Important Note: When you buy through our links, we may earn a commission. As an Amazon Associate we earn from qualifying purchases. Content, pricing, offers and availability are subject to change at any time - more info.
Shepherd’s pie is one of those comfort foods that is hard to pass up when offered at the dinner table. It is meaty, creamy, and excellent when served piping hot. A classic shepherd’s pie is less of a pie and more of a casserole. It generally has a base of well-seasoned minced or ground meat, usually lamb or beef, a layer of green vegetables, and a topping of mashed potatoes.
This dish is almost GAPS-approved just as it is. However, mashed white potatoes are not really allowed on a GAPS and Paleo diet because they are very starchy and generally have a lot of commercial dairy in them. I do love creamy mashed potatoes, but I have made shepherd’s pie for guests without the potatoes and have not gotten any complaints.
Instead of potatoes, I usually make a topping with mashed or puréed cauliflower. I have also tried celery root purée and butternut squash mash. I add ghee or lactose-free cultured butter and almond milk for the creaminess. You could also add homemade yogurt. I actually prefer these vegetable mashes now to potatoes because they have so much more flavor all by themselves.
Vegetables are my weakness. I know that probably sounds crazy. Shouldn’t my weakness be a bag of peanut M&Ms? Once my Mom and I started a garden while I was in high school, I learned what fresh veggies tasted like and was over the moon. When I grew up, we ate a lot of frozen and canned vegetables. So, having fresh garden produce all summer was nirvana to me.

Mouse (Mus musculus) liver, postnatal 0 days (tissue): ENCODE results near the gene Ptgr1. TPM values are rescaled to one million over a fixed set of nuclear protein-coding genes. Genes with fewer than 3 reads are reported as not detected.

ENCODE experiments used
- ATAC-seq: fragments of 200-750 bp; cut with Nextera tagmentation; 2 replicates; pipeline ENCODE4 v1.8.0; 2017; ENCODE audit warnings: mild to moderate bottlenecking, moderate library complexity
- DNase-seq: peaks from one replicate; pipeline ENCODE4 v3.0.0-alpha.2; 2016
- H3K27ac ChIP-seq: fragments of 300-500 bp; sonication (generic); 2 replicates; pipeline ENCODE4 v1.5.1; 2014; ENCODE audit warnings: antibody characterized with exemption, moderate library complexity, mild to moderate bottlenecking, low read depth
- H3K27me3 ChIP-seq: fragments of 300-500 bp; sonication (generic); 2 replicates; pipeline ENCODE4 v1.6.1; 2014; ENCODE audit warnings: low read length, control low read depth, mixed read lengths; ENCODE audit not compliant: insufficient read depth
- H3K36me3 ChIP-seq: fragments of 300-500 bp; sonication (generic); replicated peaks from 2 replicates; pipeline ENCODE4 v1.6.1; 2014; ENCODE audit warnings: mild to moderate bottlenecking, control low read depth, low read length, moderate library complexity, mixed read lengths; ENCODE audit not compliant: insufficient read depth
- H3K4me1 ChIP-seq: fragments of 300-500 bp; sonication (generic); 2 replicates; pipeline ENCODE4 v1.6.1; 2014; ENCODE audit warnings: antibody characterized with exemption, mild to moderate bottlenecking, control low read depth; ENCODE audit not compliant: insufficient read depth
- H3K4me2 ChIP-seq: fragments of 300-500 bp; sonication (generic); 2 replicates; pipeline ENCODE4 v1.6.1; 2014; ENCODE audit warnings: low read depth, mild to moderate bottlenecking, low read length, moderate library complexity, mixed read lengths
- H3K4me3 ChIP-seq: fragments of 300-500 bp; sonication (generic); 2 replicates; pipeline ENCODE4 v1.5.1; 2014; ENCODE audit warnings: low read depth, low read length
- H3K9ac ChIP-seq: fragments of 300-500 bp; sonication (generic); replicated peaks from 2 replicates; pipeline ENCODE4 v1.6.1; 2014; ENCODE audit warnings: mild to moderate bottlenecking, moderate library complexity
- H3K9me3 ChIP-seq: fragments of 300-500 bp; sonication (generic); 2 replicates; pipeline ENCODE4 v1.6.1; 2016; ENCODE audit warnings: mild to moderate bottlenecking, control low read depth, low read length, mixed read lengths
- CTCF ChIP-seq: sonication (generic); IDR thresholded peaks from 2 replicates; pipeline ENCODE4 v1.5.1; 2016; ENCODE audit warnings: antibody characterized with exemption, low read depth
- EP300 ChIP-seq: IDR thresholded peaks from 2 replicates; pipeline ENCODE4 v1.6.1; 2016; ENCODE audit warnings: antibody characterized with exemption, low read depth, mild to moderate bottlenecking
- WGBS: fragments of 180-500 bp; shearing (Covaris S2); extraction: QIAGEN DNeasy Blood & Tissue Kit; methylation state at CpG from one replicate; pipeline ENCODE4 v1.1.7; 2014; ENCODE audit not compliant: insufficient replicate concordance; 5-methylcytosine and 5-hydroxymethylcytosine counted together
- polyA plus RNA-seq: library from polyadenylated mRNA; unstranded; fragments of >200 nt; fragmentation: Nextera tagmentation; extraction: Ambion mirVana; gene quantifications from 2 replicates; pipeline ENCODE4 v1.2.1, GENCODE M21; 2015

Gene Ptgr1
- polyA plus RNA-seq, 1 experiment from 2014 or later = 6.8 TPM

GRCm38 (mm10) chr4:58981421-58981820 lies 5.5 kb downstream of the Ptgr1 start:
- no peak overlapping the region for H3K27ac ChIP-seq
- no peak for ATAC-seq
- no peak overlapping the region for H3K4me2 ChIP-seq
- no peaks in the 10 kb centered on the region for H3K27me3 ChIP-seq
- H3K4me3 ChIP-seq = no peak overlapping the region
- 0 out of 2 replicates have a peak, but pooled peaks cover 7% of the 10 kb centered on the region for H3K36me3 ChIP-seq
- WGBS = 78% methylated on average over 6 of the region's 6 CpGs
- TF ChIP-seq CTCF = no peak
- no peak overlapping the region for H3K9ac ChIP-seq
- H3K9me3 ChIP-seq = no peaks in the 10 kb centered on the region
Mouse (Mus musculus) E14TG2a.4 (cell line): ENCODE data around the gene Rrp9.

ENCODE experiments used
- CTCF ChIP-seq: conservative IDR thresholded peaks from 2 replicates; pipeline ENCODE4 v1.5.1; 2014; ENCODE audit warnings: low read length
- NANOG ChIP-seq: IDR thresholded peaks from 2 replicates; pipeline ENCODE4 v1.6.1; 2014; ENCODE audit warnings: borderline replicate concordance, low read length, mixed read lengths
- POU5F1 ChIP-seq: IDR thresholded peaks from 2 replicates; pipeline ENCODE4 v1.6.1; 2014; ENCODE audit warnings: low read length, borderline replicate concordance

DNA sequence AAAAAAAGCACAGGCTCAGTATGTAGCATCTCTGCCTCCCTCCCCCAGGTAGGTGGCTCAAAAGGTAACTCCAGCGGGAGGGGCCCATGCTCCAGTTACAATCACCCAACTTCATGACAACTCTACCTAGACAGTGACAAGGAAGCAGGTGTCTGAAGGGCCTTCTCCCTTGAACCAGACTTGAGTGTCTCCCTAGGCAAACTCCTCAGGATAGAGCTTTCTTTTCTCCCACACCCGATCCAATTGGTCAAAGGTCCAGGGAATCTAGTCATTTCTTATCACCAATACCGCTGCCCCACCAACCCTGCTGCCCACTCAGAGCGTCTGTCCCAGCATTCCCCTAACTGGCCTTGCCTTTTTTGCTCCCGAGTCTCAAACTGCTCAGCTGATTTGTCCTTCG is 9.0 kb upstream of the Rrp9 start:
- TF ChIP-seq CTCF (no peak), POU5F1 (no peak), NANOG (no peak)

I tend to add more veggies to my shepherd’s pie than is traditional. This recipe is no exception. I add onions, garlic, carrots, and mushrooms to the ground meat layer. My green vegetable layer is simply green beans. Here’s the thing, you can skip all the extra veggies and use more ground meat and that is totally fine. But, maybe give this a try and you might like it.
- 3 cups cauliflower florets about 1 ½ heads
- 4 Tbsp ghee or lactose-free butter cultured if available, divided
- ½ cup chopped onions
- ½ cup diced carrots
- ½ cup diced button mushrooms
- 3 cloves of garlic minced
- 1 pound ground beef
- 2 tsp sea salt divided
- 1 tsp freshly ground pepper divided
- 2 Tbsp coconut aminos
- 4 cups of green beans trimmed and sliced into 1-inch pieces
- 2 whole eggs. beaten
- 2 Tbsp unsweetened almond or coconut beverage more if needed
- 1 Tbsp chopped fresh chives
- All ingredients ready? Let's begin!
- Set up a steamer pot over high heat with the water just below the steamer basket. Bring the water to a boil. Add the cauliflower florets, reduce the heat to medium-low, cover the pot, and steam until fork tender, approximately 20 minutes. If you don’t have a steamer basket, you can cook the cauliflower in about an inch of simmering water.
- While the cauliflower is cooking, add 2 tablespoons of ghee or butter to a skillet over medium heat.
- When it melts, add the onion and carrots to the pan and cook for 2-1/2 minutes.
- Stir in the mushrooms and garlic and continue to cook until the garlic is aromatic, about 1 minute.
- Add the ground beef, 1 teaspoon of salt, and 1/2 teaspoon of pepper to the pan, breaking it up with a spoon. Sauté, stirring a few times, until the beef is fully cooked, approximately 5 minutes. Turn off the heat and drain the excess fat from the beef and vegetable mixture. Stir in the coconut aminos.